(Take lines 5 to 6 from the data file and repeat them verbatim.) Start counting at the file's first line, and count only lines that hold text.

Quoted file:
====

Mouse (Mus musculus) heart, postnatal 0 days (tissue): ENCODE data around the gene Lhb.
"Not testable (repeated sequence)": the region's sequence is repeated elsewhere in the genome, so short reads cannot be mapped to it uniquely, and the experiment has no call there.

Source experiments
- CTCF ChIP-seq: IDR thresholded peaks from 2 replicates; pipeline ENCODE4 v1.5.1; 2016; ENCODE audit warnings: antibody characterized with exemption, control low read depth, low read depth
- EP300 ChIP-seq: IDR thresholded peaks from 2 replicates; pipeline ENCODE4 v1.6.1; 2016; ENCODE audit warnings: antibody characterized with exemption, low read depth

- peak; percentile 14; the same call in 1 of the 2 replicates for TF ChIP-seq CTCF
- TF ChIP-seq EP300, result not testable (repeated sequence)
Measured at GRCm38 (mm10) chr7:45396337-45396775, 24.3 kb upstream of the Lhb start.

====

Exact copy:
- EP300 ChIP-seq: IDR thresholded peaks from 2 replicates; pipeline ENCODE4 v1.6.1; 2016; ENCODE audit warnings: antibody characterized with exemption, low read depth

- peak; percentile 14; the same call in 1 of the 2 replicates for TF ChIP-seq CTCF